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Legal Data & Metrics

Custom & Advisory: How formal client listening programs can improve financial performance

Elizabeth Duffy  Senior Director / Global Client Services / Thomson Reuters

· 5 minute read

Elizabeth Duffy  Senior Director / Global Client Services / Thomson Reuters

· 5 minute read

Enacting formal client listening programs can make a difference in how law firms perform on key metrics and on increasing their share of clients' legal spend

Law firms that have a formal feedback loop in place with their clients are benefitting from a significantly higher performance on key metrics, including higher levels of client satisfaction and a bigger share of clients’ wallets. In fact, clients spend twice as much with those law firms that ask them for formal feedback than with those that don’t.

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The potential growth that law firms could see with existing clients is huge, yet it is still a minority of clients that are invited to take part in a formal feedback program.

In our recent webinar series, I wanted to tackle this issue head-on by breaking down some of the barriers that firms are facing as they try to build a successful client listening program. I also wanted to look at how firms were setting themselves up for success.

Our research shows that client listening initiatives provide a unique opportunity for law firms to develop deeper, broader relationships with their client base and stand out quickly from the competition in their clients’ minds. The webinars not only offered  attendees some new ideas and best practices, they potentially provided inspiration to those client-listening ambassadors within law firms who could use the insights to create or sharpen their own client listening plans.

Getting started

The webinars devoted some time to how law firms can begin to tackle the fundamentals of getting started, how to scale up a client listening program, and the importance of connecting client listening to firm strategy. Attendees also heard a lot about the ambitions that many law firms have for their client listening programs, as well as the challenges they face in bringing these aspirations to life. For example, we know the rationale and benefits for doing client listening far outweigh the trouble it takes to actually bring a program to life; so, why then are only 20% of clients being invited to share feedback formally with their outside law firms?

In fact, we put this question to the webinar audience to better understand the main challenges getting in the way of a firm’s client listening success. Not surprisingly, at the top of the list was the fact that leadership was not mandating the program.

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Other factors cited at the top were partner-related obstacles: Partners won’t allow access to clients (second-most cited reason); and they aren’t supportive of the program (third-most cited). It’s clear that more work is needed to convince partners of the benefits client listening programs may have on growing their own practice. Of course, the success of initiatives like this begins with firm leadership — and they must own the responsibility for encouraging and supporting a program, too.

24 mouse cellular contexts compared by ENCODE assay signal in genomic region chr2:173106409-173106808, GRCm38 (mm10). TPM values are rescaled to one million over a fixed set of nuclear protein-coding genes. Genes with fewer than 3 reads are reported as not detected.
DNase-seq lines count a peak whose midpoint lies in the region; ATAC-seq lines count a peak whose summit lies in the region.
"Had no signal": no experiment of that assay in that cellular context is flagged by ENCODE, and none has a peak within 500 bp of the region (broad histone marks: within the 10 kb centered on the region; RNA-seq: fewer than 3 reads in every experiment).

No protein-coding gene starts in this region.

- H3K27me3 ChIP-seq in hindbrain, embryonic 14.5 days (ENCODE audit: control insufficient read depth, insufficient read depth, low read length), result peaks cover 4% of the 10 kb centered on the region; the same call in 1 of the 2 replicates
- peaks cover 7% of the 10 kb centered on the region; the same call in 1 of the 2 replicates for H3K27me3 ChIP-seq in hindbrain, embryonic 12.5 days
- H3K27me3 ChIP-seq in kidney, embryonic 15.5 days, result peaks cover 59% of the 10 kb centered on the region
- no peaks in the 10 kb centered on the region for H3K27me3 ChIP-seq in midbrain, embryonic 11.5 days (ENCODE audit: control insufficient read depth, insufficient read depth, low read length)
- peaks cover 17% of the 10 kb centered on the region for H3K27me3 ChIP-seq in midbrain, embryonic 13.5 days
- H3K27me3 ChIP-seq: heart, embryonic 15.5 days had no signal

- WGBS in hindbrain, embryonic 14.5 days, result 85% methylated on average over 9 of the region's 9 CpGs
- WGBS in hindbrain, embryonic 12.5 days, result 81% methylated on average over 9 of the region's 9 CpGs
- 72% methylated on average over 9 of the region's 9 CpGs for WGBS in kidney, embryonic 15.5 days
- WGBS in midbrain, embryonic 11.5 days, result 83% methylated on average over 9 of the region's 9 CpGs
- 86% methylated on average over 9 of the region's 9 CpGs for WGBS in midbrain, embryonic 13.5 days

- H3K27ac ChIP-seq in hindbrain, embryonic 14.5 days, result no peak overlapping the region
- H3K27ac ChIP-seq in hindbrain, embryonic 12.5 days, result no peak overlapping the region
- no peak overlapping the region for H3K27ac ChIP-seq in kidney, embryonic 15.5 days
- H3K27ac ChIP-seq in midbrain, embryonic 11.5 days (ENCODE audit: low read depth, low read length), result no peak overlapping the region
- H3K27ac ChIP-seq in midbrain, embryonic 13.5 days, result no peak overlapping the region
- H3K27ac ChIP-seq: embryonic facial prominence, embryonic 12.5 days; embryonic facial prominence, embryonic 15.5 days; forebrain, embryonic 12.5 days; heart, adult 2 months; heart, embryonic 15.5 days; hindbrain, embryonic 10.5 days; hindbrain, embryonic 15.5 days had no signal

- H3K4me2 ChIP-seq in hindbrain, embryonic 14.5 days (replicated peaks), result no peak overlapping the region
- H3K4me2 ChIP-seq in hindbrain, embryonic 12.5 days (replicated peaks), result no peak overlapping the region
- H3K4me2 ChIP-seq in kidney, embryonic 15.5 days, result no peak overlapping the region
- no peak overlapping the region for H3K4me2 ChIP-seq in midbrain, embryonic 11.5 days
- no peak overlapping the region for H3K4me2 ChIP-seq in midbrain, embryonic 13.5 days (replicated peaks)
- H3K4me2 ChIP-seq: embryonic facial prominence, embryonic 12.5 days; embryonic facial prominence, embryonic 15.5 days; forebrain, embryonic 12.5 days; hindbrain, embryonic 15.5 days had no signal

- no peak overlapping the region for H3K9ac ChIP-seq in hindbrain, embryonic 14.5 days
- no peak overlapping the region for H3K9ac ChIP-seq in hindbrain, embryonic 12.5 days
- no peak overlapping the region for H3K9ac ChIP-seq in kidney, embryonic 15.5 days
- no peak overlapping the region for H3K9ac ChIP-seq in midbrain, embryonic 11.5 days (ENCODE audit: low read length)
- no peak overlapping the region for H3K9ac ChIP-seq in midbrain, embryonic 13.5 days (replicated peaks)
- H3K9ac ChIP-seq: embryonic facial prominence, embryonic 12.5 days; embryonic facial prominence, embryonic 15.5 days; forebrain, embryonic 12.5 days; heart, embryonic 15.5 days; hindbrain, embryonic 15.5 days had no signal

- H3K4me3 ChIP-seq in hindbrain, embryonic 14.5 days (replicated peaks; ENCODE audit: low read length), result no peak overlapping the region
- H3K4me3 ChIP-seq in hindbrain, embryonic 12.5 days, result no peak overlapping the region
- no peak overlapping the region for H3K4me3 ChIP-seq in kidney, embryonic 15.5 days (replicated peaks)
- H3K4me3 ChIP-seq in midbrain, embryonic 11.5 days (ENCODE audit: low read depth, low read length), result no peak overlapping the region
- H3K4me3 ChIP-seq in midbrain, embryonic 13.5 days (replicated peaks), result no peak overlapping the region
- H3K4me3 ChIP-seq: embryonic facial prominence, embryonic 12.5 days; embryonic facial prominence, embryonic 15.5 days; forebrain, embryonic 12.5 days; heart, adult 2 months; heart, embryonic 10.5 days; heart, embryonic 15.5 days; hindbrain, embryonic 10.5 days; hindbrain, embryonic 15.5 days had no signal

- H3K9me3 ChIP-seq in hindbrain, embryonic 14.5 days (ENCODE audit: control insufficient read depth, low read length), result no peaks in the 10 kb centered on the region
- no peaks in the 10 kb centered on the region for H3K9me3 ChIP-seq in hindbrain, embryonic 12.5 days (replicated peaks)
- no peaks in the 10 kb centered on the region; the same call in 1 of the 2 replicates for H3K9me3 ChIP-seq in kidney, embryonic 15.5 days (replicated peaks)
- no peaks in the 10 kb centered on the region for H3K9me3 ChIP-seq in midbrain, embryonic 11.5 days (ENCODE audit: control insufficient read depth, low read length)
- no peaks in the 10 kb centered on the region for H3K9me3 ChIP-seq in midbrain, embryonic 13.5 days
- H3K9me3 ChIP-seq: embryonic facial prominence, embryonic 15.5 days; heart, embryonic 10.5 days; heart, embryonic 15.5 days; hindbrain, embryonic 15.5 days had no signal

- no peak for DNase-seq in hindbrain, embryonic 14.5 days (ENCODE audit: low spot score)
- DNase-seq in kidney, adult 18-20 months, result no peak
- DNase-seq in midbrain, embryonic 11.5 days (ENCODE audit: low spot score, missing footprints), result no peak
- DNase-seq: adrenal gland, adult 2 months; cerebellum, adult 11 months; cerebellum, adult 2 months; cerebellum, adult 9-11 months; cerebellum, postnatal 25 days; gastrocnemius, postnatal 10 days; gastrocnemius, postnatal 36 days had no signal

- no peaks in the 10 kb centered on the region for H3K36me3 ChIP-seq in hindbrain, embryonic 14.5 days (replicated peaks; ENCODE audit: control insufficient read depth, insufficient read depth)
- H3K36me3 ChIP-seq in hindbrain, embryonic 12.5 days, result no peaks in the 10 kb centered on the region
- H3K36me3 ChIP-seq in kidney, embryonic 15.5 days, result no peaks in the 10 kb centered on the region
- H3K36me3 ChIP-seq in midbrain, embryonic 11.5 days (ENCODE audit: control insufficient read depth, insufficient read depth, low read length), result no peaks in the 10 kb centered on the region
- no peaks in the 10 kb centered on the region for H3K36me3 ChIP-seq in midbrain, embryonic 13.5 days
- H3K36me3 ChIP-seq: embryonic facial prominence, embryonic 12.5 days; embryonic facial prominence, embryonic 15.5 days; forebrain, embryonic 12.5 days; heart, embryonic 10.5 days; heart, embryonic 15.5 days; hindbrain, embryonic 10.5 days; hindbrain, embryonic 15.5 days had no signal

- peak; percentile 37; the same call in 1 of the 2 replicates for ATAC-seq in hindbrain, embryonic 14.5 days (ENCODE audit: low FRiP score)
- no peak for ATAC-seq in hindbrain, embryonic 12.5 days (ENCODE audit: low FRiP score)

You can learn more about creating a top-level client feedback program here.

Client listening may be the single most important step in securing the long-term future of a law firm — without it firm leaders and partners can’t know for sure how their clients are experiencing the firm, their propensity to consider the firm for future work, or indeed, what their future legal needs may be.

Of course, client listening is a two-step process: Asking is just the first step; and acting on the information is the crucial second. In fact, one of our key messages on client listening is without the commitment to act on what you hear, you should not start asking.

Planning the program

This diagram below shows the four key stages that law firms should consider when planning a successful client listening program:

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      • First, the program should start with careful planning and thought as to what the right input, in terms of stakeholders and engagement, would be. Set clear goals to define the purpose of the research program, and choose the right clients to include.
      • Then, these inputs will determine your program design, which includes determining which methodology is most appropriate for your firm’s needs, based on which clients your firm is researching, what you aim to learn, what you should be asking, and how you will resource the program in terms of skills and capacity.
      • Our message is “Ask and Act”, so that makes the actions that are derived from the program’s results become as important (or more so) as asking for feedback in the first place. How will your firm be set up to work with the results? How will the results be shared around the firm? Who will be accountable for following up?
      • Finally, a review stage requires that you check back periodically with clients to see how firm performance has improved based on clients’ feedback. With this information, firm leaders can assess how successful the program was in line with its goals.

There is much talk within law firms today about collaboration, cross-practice activity, and institutionalizing relationships with clients across the firm. Until firms and their leaders truly walk the journey of clients by listening and taking steps to engrain client listening in the firm culture and make it a part of how the firm does business, however, all this will remain just that — talk.

In the second part of this series, we will look at how to gain support within the firm and with clients for client listening programs

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